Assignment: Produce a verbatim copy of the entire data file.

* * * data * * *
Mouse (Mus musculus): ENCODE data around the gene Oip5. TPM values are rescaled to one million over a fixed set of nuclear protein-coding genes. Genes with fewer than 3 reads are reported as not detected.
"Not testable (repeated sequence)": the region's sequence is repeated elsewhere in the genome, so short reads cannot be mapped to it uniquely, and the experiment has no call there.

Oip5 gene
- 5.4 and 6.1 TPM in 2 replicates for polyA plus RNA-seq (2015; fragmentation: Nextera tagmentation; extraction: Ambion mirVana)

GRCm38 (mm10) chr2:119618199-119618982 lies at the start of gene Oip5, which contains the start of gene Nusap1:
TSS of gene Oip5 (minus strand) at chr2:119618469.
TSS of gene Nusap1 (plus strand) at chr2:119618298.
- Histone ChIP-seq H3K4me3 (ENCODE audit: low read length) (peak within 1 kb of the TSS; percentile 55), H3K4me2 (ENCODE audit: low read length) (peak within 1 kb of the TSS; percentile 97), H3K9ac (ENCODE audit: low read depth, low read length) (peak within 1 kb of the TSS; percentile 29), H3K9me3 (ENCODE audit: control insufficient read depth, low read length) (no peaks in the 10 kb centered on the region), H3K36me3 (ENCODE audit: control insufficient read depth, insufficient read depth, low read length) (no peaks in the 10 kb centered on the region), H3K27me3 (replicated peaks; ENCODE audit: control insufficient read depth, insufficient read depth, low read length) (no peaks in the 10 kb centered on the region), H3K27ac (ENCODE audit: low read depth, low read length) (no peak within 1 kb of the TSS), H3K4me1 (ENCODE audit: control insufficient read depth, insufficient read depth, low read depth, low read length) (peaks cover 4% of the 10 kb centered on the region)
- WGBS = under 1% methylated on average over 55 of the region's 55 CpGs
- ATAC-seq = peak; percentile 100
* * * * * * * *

Mouse (Mus musculus): ENCODE data around the gene Oip5. TPM values are rescaled to one million over a fixed set of nuclear protein-coding genes. Genes with fewer than 3 reads are reported as not detected.
"Not testable (repeated sequence)": the region's sequence is repeated elsewhere in the genome, so short reads cannot be mapped to it uniquely, and the experiment has no call there.

Oip5 gene
- 5.4 and 6.1 TPM in 2 replicates for polyA plus RNA-seq (2015; fragmentation: Nextera tagmentation; extraction: Ambion mirVana)

GRCm38 (mm10) chr2:119618199-119618982 lies at the start of gene Oip5, which contains the start of gene Nusap1:
TSS of gene Oip5 (minus strand) at chr2:119618469.
TSS of gene Nusap1 (plus strand) at chr2:119618298.
- Histone ChIP-seq H3K4me3 (ENCODE audit: low read length) (peak within 1 kb of the TSS; percentile 55), H3K4me2 (ENCODE audit: low read length) (peak within 1 kb of the TSS; percentile 97), H3K9ac (ENCODE audit: low read depth, low read length) (peak within 1 kb of the TSS; percentile 29), H3K9me3 (ENCODE audit: control insufficient read depth, low read length) (no peaks in the 10 kb centered on the region), H3K36me3 (ENCODE audit: control insufficient read depth, insufficient read depth, low read length) (no peaks in the 10 kb centered on the region), H3K27me3 (replicated peaks; ENCODE audit: control insufficient read depth, insufficient read depth, low read length) (no peaks in the 10 kb centered on the region), H3K27ac (ENCODE audit: low read depth, low read length) (no peak within 1 kb of the TSS), H3K4me1 (ENCODE audit: control insufficient read depth, insufficient read depth, low read depth, low read length) (peaks cover 4% of the 10 kb centered on the region)
- WGBS = under 1% methylated on average over 55 of the region's 55 CpGs
- ATAC-seq = peak; percentile 100